SMALL EMPLOYERS ONLY – The early renewal strategy generally does not work for large employers (more than 50 full-time employee equivalents) subject to the “Shared Responsibility” (Play or Pay) requirements of the ACA.  Under the federal Shared Responsibility regulations, attempts during 2013 to change the applicable plan year are considered invalid and will not delay the employer’s effective date.

ERISA REQUIREMENTS – ERISA legislation requires employers to provide an Summary Plan Description (SPD) for their medical insurance plan(s) and all health and welfare plans.  There is no small company exemption—all ERISA-governed employers, regardless of size, are required to provide an SPD.  California HMO plans and most PPO plans for small employers do not provide SPDs and as a result, most small employers do not have an SPD.

There is a common misperception that the information provided by insurance providers (e.g., the Certificate of Coverage or its Summary of Benefits) meets the SPD requirements.  Many small employers erroneously think the insurance company or their insurance broker is responsible to provide them with these required plan documents.  However, the Plan sponsor (typically the employer) is the one held accountable when the Plan is subject to an audit by the Department of Labor’s ERISA compliance division, the Employee Benefits Security Administration (EBSA).  Under healthcare reform, the EBSA has increased audits, including those of small employers.  DOL statistics show as many as three out of four plans have ERISA violations, with 70% resulting in fines.

ERISA requires SPDs to contain:

  • The Plan name;
  • The Plan sponsor/employer’s name & address;
  • The Plan sponsor’s EIN;
  • The Plan administrator’s name, address, & phone number;
  • Designation of any named fiduciaries;
  • The Plan number for ERISA Form 5500 purposes;
  • Type of Plan or description of benefits;
  • The date of the end of the Plan Year for maintaining Plan’s fiscal records;
  • Each trustee’s name, title, & address of principle place of business, if applicable;
  • The name & address of the Plan’s contact for service of legal process, along with a statement that service may be made on a Plan trustee or administrator;
  • The type of Plan administration;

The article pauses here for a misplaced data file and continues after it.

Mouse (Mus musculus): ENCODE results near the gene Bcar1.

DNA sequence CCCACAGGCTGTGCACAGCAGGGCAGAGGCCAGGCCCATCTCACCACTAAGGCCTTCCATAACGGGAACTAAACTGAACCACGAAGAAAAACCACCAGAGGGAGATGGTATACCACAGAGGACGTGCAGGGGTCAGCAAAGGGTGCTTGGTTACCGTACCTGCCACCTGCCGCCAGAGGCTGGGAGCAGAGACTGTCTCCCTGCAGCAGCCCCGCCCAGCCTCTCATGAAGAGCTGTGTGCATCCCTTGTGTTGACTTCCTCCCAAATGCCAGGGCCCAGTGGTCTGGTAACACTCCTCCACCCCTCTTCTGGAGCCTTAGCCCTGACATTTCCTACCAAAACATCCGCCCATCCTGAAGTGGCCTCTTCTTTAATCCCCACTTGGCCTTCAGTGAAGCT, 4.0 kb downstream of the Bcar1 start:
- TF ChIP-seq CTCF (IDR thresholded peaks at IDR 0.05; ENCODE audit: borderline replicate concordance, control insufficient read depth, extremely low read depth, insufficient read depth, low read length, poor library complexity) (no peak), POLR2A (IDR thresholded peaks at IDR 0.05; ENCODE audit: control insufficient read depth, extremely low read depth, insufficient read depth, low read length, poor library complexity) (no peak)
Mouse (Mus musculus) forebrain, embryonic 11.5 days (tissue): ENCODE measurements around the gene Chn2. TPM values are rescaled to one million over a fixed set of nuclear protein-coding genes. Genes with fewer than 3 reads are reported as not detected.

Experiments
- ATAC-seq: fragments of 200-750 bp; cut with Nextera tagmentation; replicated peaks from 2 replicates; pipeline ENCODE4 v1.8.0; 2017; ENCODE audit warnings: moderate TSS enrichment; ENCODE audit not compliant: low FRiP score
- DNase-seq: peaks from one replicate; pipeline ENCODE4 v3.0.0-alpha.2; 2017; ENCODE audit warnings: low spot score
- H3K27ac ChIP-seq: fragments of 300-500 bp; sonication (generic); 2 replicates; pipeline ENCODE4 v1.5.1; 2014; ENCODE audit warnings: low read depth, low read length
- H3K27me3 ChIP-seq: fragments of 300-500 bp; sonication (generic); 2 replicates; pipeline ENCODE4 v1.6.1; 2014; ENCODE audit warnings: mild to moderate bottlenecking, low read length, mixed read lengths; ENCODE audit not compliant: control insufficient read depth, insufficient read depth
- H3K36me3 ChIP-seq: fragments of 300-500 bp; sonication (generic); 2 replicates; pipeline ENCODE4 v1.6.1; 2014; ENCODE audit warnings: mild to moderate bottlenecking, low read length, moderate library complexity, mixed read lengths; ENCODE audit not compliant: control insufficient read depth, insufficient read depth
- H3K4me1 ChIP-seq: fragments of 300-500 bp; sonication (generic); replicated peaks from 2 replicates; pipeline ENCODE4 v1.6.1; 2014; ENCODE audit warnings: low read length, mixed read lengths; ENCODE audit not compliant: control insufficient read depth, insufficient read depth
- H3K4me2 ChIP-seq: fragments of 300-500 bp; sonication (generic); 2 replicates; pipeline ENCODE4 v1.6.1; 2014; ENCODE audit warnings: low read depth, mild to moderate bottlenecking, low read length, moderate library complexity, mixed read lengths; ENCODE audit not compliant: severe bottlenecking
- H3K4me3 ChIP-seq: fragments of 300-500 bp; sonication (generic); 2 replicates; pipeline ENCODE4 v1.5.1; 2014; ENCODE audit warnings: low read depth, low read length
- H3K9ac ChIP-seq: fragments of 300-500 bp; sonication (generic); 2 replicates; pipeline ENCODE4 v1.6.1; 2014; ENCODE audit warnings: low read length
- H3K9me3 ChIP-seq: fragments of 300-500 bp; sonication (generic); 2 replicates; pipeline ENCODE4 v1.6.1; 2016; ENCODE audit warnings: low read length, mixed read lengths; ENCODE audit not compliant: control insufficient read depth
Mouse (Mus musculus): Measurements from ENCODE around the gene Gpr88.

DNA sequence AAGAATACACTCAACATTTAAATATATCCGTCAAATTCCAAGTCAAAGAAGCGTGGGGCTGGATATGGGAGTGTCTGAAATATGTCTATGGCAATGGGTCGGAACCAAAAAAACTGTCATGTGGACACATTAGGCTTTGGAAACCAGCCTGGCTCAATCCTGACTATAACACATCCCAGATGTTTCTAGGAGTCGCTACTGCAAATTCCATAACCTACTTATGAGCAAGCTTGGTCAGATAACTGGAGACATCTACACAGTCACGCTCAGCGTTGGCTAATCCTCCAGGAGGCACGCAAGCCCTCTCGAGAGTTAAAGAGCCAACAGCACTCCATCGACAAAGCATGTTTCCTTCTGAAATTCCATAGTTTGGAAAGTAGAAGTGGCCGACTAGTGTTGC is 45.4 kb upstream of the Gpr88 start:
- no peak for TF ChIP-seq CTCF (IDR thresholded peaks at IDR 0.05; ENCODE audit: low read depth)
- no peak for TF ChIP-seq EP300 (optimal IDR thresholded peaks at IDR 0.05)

• Eligibility terms & the effective date of participation;
  • How insurer refunds are allocated to participants;
  • Plan sponsor’s amendment and termination rights and procedures, and what happens to Plan assets, in the event of Plan termination;
  • Summary of Plan provisions governing the benefits, rights, & obligations of participants upon termination or amendment of Plan or elimination of benefits; 
  • Summary of any Plan provisions governing the allocation and disposition of assets upon Plan termination;
  • Claims procedures, and time limits for lawsuits;
  • A statement identifying circumstances that may result in loss or denial of benefits;
  • The standard of review for benefit decisions;
  • ERISA model statement of participants’ rights;
  • The sources of Plan contributions and the method by which they are calculated;
  • Interim Summary of Material Modifications (SMM) since SPD was adopted or last restated;
  • The employer is a participating employer or a member of a controlled group;
  • Whether the Plan is maintained pursuant to one or more collective bargaining agreements, and that a copy of the agreement may be obtained upon request;
  • A prominent offer of assistance in a non-English language (depending on the number of participants who are literate in the same non-English language);
  • Identity of insurer(s), if any.

Additionally, group health plan SPDs must contain:

  • A description of Plan provisions and exclusions;
  • A link to network providers;
  • Plan limits, exceptions, and restrictions;
  • Information regarding: COBRA, HIPAA, WHCRA, QMSO, among other federal mandates;
  • Name & address of health insurer(s), if any, and;
  • A description of the role of health insurers.

Many of these requirements are provided in the certificate of insurance, provided by the insurance carrier, but the employer and Plan-specific information, e.g., the Plan sponsor’s name, address & EIN, are clearly not provided in the generic Certificate of Insurance from the insurance company.

SPD WRAP – In order to address this legal inadequacy, some employers use what is referred to as a Summary Plan Description (SPD) “wrap” document, which serves to provide the missing, employer-specific information to the generic insurer documents, i.e. to “wrap” the insurer documents with the missing, required ERISA language. The wrap document works together with the Certificates of Coverage to constitute the legally sufficient SPD.